Above: San Gabriel’s majestic entrance is a thing of beauty.
I meant to write this story for the paper this week but I just couldn’t get to it in time so here it is on the blog.
San Gabriel, in my opinion, has one of the coolest entrances to a footbal stadium. I first witnessed this in the opener against Muir and I was really taken by surprise. I enjoyed it because, hey, what Mexican doesn’t like mariachi music. The crowd went wild and Muir looked on wondering what was going on. Can you imagine the look on the other team’s faces? Maranatha also saw this when it played at San Gabriel in the playoff opener.
If you haven’t been to a San Gabriel home game, press play on the YouTube video I posted and picture this:
The mariachi music comes on as the football players are met with a roaring applause. They march in a single line from the top of the home stands, in between the boosters sitting on the 50-yard line and proceed down onto the field. It’s usually Vicente Fernandez’s music blaring from the speakers. On any given home game they’ll play one of his most popular songs. From “Duelo a Caballo” to, one of my personal favorites, “El Rey.”
So how did it start?
It started three years ago during San Gabriel’s homecoming game. There were pre-game fetivities on the field, so the Matadors thought they would warm-up on an adjacent field and then head to the locker before making their way back onto the field.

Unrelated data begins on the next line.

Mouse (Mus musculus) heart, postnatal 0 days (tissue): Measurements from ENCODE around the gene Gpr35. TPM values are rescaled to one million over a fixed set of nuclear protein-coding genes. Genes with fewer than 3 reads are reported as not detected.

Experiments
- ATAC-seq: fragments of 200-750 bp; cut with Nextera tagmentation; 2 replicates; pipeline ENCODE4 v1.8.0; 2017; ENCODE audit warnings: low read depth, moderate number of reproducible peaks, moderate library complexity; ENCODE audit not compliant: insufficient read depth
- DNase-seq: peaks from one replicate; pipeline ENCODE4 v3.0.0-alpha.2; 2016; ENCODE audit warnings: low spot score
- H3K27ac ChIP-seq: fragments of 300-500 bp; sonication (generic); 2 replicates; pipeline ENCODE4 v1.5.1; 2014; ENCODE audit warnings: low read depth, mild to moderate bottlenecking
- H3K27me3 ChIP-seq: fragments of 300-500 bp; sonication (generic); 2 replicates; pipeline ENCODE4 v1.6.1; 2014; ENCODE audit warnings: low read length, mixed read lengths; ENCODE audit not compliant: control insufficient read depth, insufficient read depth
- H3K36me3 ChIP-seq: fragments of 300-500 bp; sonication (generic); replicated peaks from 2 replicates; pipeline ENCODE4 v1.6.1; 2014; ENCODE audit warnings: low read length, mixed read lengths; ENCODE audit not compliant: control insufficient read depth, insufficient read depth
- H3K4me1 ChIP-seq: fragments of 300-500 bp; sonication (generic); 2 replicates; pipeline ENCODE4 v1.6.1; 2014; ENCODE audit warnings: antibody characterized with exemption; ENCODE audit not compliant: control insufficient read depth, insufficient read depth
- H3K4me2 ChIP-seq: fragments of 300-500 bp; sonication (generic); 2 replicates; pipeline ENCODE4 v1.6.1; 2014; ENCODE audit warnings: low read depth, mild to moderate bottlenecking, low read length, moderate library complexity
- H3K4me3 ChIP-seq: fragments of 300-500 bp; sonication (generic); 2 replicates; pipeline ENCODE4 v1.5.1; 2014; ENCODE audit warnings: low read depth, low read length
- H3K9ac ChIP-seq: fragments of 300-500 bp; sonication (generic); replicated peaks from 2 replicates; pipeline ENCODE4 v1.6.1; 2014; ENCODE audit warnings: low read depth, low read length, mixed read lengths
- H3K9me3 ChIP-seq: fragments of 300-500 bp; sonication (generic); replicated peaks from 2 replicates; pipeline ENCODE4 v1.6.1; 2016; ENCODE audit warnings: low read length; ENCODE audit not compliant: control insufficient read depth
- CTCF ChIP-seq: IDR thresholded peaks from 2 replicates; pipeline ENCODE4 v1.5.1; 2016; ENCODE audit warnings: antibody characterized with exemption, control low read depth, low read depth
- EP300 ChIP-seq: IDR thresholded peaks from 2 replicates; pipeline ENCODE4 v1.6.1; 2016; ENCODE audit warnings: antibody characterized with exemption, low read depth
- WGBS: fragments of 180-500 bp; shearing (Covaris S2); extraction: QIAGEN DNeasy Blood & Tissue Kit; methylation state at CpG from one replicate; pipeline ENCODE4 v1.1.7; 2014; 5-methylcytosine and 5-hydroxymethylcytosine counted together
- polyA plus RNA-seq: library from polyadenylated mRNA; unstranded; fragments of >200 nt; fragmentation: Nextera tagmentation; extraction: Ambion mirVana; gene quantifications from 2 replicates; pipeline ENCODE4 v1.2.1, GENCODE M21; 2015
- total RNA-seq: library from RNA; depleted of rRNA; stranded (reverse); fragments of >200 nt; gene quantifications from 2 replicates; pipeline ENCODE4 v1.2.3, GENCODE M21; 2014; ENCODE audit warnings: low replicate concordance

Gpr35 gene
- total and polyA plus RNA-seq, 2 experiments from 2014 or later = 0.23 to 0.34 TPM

One problem: The gates to get back onto the field were locked. A quick check at another gate also revealed a locked gate. Keith Jones, the head coach at the time, had left his keys in the locker room, so the Matadors had no choice but to walk up and enter the stadium where fans make their way onto the home bleachers. San Gabriel proceeded to march down the bleachers closest to the scoreboard.
“Everyone started going nuts,” Jude Oliva recalled. “They went nuts because it was homecoming and they thought we planned some kind of special entrance.”
Oliva’s mind went to work.
“I had seen where the University of Clemson came down in very similar fashion, through the tunnel and down the hill,” Oliva said. “The fans were surrounding them and giving them a lot of love. I approached coach Jones and told him it’d be cool if we came through the middle of the stands where the boosters sit, close to the 50-yard line.”
The kids then asked for a soundtrack to their march, and the boosters took it from there.
“We saw how La Habra enters with what the Blue Man Group does with fire extinguishers,” Oliva said. “We added a fog machine and adding to it every week.”
So how did San Gabriel settle on mariachi music this season?
“A lot of our kids and coaches are Latinos and grew up in the Latino culture,” Oliva explained. “We all love mariachi so that seemed natural. The kids thought it’d be cool to come down like boxing prize fighters.”
San Gabriel is predominantly Latino, with the exception of Mackenzie Ferro, Maurice Le, Donald Toung, Quy Thong, Jimmy Nguyen and twins Wayne and Daniel Pollock.
Ferro, a senior linemen, grew up his whole life with senior wide receiver Alex Villalobos, so he embraces the Latino culture.
“And I know we have a few Asian kids,” Oliva says, “But they always tell me, ‘Coach, I know we’re Asian but we have a brown heart.'”
No way Monrovia plays mariachi for San Gabriel on Saturday, but if the Matadors pull off the biggest upset in school history, don’t be surprised if they’re marching back to the bus singing in full-lung capacity “….pero sigo siendo El Reeeeeeeey”